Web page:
Manufacturing information: Mass production has started; capacity of production can be adapted in a short time to any quantity needed
So it saves another half on fuel use. That 250 gm that boiled the water is now all you need to do, the rest of it is carryover cooking heat.
They then go on to include a couple of examples of meals / cooking.
Examples for Using Save80 ®
in Combination with Wonderbox ®
(According to the experience of cooking instructor Imma Seifert, Neuötting)
Note: The higher the amount of cooked water or food in the 8 litre-pot, the larger is the percentage of firewood saved by “Save80” and “Wonderbox”
l 5 litres of water, 800 g rice
Bring the water (with a teaspoonful of salt) to the boil by “Save80” and add the rice. Boil it up and place the pot with lid into the heat retaining box. The rice is ready after 30 minutes in the “Wonderbox”.
Fire wood consumption: about 250 g
Dried Vegetables (Beans, Peas, Lentils)
l 4,5 litres of water, 1 kg dried vegetables
Add the dried vegetables to the cold water, without salt and bring it to the boil by the “Save80”. Boil up and put the pot with lid into the “Wonderbox”. After about 2 hours the peas, beans or lentils are cooked. Season only at the end. Soak the beans (especially large beans) overnight in cold water.
The “Wonderbox” saves all the labour usually connected with the time and firewood consuming cooking of dried vegetables. The pot remains in the box without supervision and without any fire burning.
Firewood consumption: about 250 g
Even though I’m not their target demographic, I find myself wanting one. Post quake or post hurricane I’d be able to cook a lot of meals just based on a couple of 2 in x 6 in x 4 ft boards in the junk pile. Then that “boil, put in the box, and walk away” is a very nice feature when you are trying to put up a tent next to your rubble pile that was a house… The “8 litre” is a bit large for a family of 2, but then again, odds are post disaster “friends” will show up, so a larger size is likely a good thing. (After the Loma Prieta quake we had about 4 or 5 guests, as we had electricity and they didn’t… so we had a wine and cheese party… Never let a disaster go to waste! ;-)
I have no idea what prices are, or how to get only one. (They talk about how many fit in a shipping container…) But this is the kind of thing that can save a forest in a 3rd world country, while saving sight and health of a village of women. Just well done.
When Is Paraffin Not Paraffin?
This stove is a DIY design that was, from the get go, designed to be easy to make, work efficiently, and be incredibly cheap while staying safe and effective. To me, it shows exactly what Engineering is all about. Doing the most possible with the least of what you have available.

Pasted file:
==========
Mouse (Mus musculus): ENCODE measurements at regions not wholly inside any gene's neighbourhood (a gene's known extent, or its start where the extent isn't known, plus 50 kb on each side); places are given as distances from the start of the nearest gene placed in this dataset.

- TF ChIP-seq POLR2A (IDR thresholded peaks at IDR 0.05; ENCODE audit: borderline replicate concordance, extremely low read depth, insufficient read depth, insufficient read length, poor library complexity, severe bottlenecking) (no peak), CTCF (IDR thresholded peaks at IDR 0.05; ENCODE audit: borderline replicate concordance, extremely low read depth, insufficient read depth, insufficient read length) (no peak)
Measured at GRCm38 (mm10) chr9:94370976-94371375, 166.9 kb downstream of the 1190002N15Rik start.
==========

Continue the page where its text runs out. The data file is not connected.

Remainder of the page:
The FSP Stove was developed by Crispin Pemberton-Pigott for the Free State Technikon in Bloemfontein, South Africa. The design criteria were:
– A fabrication cost of $3.50 or less
– A CO/CO2 ratio of less than 2%
– It must be able to be manufactured in the typical low-income townships surrounding South African towns
The problems faced by paraffin stove users around the world are legion. Most of the devices in use are known to have a tendency to explode, or to make a loud *BANG* every now and then. They are notorious for their emission of carbon monoxide (CO) due to incomplete combustion of the fuel. Many thousands of people die each year in fires caused by paraffin and paraffin stoves. People continue to use them in large numbers because of a lack of alternatives at a suitable cost.
Thus it was agreed that this technology will be in the public domain insofar as the basic unit is concerned. It was agreed between the FS Technikon and the developer that the technology resulting from the project was, upon reflection, so fundamental an improvement that it should be immediately spread around the world as quickly as possible. For that reason you will find (eventually) on this website complete plans for making and operating a Free State Paraffin (FSP) stove.
Note the attention to Carbon Monoxide production? And that price! $3.50 or less. Yet it isn’t some soda can kludge. Hit the link to look at the photos. It’s a very well thought out and effective device. And yes, I’d like to buy one of these too ;-) But don’t have the time to make one…
One of the pictures is captioned:
“A 3 Kilowatt FSP stove made by Ludrick Barnard. It can boil 1.7 litres of cold water in 7 minutes. This picture will be released after the 5th of November 2004.”
Since the small burner on my electric stove is a 2 kW (more or less), this is more like the big burner in speed and capacity. That’s a heck of a nice performance. The fuel is pressurized by the simple expedient of hanging a bottle higher than the stove. The picture shows a 2 L Coke bottle as a lowest cost option. Minimalist and elegant while reusing otherwise waste materials.
Here is their picture of the stove:
You can see that it is a simple to fabricate basic design, but well designed to be made with common materials.
That’s All Folks
So that’s it for this posting. A few views of different approaches to minimalist stoves. Mine for “post aw-shit” fabrication from debris. The shop made kerosene stove as a DIY 3rd world option – BYOP bring your own pots. And an integrated stove / pot / slow cook insulator design for use by families in a day to day setting where wood is the only fuel, and designed to conserve not just the wood, but the labor of the folks as well. Along with a link to a place with more DIY stoves and reviews of commercial stoves than you could ever need.
So many things you can do with simple stoves.